It should prove an interesting few days monitoring the reaction to the suggestion that environment minister David Milliband has outlined plans to his Cabinet colleagues for a new “green tax” to help combat climate change.

The idea itself (http://www.guardian.co.uk/) obviously provides plenty of food for thought – if you manage to cut through the various comments and the spinning that is already taking place and look at what the government is actually proposing.

It is a comparatively bold move from a government department that has seemingly been more inclined to talk a good fight rather than follow through with cast-iron policies(http://www.defra.gov.uk/) and yet there are many who will maintain that it is still too little too late. 

Conversely, others will claim that the government has taken leave of its senses and is merely indulging in a “hearts and minds” campaign to win over wavering voters and grab some of the limelight back off David Cameron’s new-look (sic) Conservative party. The spinning will be vigorous on all sides – myself included, obviously, given that subtle little dig at the Blair-clone now in charge of the Tories these days (there I go again).

The lobbyists will now be working over-time, whatever their agenda. It is the behind-the-scenes negotiating and dealing that will define what happens in the next decade, not the policy announcements and photo-opportunities.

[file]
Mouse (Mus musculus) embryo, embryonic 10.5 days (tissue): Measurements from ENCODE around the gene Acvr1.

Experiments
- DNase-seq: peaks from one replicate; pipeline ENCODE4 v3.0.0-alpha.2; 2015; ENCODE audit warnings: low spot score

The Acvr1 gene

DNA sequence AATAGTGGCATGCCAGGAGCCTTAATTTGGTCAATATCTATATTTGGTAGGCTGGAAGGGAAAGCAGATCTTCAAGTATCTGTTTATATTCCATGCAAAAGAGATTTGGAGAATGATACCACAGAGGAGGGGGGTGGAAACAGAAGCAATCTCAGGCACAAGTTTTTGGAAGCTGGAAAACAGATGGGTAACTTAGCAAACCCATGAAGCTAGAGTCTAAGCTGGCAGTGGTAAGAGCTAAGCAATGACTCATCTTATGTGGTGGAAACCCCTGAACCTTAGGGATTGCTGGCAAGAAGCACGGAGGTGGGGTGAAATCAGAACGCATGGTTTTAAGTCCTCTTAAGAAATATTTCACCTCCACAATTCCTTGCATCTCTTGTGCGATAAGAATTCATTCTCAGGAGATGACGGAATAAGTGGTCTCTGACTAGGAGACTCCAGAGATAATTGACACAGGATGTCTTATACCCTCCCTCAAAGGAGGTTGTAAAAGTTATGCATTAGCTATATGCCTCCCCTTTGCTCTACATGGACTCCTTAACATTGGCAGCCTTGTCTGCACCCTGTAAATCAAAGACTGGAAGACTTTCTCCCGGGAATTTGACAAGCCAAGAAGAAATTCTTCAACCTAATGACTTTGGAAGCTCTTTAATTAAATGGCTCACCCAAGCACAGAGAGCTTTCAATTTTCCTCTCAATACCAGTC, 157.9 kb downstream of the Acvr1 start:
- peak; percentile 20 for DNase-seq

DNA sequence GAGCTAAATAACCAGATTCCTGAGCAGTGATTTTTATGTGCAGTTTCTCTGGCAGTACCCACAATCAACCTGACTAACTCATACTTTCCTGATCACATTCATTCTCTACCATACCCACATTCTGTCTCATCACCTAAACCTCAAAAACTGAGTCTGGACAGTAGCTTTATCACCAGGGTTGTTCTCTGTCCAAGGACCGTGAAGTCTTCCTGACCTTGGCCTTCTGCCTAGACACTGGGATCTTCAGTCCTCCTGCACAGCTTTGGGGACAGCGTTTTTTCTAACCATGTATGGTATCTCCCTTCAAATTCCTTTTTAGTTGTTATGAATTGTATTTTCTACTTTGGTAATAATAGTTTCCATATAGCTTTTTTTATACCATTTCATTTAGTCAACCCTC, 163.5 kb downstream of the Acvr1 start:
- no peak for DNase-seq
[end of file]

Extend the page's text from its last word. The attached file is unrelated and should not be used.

One of the most intriguing aspects of this supposed new push towards a green tax is the claim in The Guardian that former US Vice-President turned eco-warrior Al Gore has been drafted in to add weight to the government’s efforts. Having just scored a box office hit with his climate change docu-drama An Inconvenient Truth, Mr Gore has successfully re-invented himself as a green campaigner despite an abysmal record on environmental issues when he was deputy to the most powerful man on the planet.

To his credit, Mr Gore has acknowledged such failings and David Milliband will have an important ally. Mr Gore will be well versed in the world of the professional lobbyists, the world where the real decisions get taken.

We will get our insight in the coming days, mainly by reading between the lines on the various reactions and pronouncements on the proposed green tax.

It is often who is saying it that matters, not what they are saying – there’s nothing like a little Monday morning paranoia to gladden the heart of the average conspiracy theorist.

Although a work of fiction, Robert Newman’s excellent novel The Fountain at the Centre of the World gives a fascinating glimpse into globalisation and the work of the anonymous lobbyists acting on behalf of everyone from multi-nationals, to aid organisations to farmers’ co-operatives, to governments. It is the deal-makers and deal-breakers who often hold the key to what is eventually filtered down to the rest of us.

The book, of course, is also an unsubtle piece of spinning as it provides a platform for the anti-globalisation movement. However, it does provide a balance to much of the mainstream media coverage of issues such as trade agreements and events like the G8 summit.

The truth, as always, is out there and will take a bit of time and effort to locate.

In the meantime, look at who is saying something about climate change and the green tax and not necessarily what they are saying.

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